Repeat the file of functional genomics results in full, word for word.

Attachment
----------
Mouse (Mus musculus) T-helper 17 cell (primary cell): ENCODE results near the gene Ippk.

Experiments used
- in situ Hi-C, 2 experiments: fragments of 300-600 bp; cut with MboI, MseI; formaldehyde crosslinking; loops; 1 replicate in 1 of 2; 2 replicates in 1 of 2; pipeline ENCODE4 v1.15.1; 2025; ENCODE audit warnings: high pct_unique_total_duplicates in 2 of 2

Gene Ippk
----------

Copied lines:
Mouse (Mus musculus) T-helper 17 cell (primary cell): ENCODE results near the gene Ippk.

Experiments used
- in situ Hi-C, 2 experiments: fragments of 300-600 bp; cut with MboI, MseI; formaldehyde crosslinking; loops; 1 replicate in 1 of 2; 2 replicates in 1 of 2; pipeline ENCODE4 v1.15.1; 2025; ENCODE audit warnings: high pct_unique_total_duplicates in 2 of 2

Gene Ippk